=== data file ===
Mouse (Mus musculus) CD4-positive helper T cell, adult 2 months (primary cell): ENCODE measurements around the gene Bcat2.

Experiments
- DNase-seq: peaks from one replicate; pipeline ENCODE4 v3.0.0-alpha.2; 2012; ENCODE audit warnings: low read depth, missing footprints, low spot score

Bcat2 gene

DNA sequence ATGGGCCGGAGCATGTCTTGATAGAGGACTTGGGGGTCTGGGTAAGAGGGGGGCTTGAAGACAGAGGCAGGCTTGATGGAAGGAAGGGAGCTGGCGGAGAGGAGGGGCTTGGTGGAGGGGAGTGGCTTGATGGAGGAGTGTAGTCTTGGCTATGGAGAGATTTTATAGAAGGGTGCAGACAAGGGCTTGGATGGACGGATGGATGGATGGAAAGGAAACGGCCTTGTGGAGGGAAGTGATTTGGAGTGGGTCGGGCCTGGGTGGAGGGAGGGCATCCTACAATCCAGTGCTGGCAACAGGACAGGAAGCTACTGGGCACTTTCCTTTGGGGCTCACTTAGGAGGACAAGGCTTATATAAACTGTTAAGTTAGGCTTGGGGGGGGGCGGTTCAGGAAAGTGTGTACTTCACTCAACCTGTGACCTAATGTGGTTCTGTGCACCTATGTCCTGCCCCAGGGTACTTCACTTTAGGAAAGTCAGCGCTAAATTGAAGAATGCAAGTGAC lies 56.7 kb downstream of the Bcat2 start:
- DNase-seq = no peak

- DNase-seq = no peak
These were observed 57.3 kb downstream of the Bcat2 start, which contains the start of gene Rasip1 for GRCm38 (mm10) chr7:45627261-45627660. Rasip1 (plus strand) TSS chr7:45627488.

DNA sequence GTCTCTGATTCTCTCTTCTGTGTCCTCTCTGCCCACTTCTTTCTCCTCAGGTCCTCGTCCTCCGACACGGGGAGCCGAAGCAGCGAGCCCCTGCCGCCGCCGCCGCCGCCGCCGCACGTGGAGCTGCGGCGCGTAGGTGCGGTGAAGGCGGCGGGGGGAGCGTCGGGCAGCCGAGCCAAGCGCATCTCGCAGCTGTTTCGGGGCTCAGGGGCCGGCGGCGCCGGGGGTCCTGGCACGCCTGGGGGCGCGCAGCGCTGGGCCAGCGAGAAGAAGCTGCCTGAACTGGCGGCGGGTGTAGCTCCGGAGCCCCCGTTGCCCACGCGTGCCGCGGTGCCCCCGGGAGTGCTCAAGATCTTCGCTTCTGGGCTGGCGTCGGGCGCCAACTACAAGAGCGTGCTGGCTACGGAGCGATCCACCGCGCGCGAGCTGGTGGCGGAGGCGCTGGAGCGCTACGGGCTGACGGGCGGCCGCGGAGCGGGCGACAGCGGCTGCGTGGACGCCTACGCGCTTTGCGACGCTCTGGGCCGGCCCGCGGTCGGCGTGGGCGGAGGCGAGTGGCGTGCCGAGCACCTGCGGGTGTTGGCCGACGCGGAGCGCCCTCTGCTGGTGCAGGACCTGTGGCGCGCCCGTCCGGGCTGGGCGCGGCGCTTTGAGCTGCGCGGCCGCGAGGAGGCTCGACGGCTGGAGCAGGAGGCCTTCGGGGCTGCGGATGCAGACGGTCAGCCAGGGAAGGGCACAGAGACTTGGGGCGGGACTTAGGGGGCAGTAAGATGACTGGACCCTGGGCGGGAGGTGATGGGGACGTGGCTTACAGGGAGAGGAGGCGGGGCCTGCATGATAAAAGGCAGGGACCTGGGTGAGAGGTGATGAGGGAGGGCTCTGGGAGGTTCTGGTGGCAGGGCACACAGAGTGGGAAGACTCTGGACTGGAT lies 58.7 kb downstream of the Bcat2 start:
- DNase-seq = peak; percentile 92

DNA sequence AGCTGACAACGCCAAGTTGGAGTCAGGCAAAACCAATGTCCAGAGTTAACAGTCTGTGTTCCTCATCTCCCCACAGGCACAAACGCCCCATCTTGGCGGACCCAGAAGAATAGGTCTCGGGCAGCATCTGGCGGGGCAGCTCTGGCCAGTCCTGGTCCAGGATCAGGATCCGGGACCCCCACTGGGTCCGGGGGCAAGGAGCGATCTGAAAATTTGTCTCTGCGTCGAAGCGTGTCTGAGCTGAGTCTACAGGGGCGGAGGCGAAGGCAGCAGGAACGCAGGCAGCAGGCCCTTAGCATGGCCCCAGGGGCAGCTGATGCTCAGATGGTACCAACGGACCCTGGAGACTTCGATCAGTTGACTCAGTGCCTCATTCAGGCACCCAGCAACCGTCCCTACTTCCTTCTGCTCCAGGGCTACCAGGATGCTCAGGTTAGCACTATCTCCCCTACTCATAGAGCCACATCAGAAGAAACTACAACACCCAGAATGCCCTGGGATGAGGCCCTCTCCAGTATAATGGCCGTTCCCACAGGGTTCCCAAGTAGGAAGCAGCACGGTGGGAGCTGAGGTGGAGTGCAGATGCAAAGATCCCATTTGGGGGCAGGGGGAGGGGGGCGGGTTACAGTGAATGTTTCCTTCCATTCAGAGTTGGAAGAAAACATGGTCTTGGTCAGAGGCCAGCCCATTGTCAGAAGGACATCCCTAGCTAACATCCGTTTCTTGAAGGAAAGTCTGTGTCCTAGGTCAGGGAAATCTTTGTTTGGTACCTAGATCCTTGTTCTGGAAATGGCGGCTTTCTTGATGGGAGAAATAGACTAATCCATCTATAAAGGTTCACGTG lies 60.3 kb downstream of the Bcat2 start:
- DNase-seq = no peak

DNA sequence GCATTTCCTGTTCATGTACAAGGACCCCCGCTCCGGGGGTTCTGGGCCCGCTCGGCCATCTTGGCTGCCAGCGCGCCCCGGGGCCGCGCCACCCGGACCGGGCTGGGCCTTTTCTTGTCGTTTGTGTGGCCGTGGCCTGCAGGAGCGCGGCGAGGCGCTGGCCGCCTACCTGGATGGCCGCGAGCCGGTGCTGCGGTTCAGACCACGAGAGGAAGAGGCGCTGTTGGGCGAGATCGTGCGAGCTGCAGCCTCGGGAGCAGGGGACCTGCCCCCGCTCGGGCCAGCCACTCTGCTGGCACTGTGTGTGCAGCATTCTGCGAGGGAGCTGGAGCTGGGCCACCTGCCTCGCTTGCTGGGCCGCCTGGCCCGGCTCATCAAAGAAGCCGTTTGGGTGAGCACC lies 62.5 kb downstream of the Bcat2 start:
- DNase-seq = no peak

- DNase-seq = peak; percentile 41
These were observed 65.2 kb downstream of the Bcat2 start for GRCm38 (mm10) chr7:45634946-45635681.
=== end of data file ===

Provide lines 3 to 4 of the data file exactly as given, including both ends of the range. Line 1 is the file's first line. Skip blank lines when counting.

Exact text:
- DNase-seq: peaks from one replicate; pipeline ENCODE4 v3.0.0-alpha.2; 2012; ENCODE audit warnings: low read depth, missing footprints, low spot score

Bcat2 gene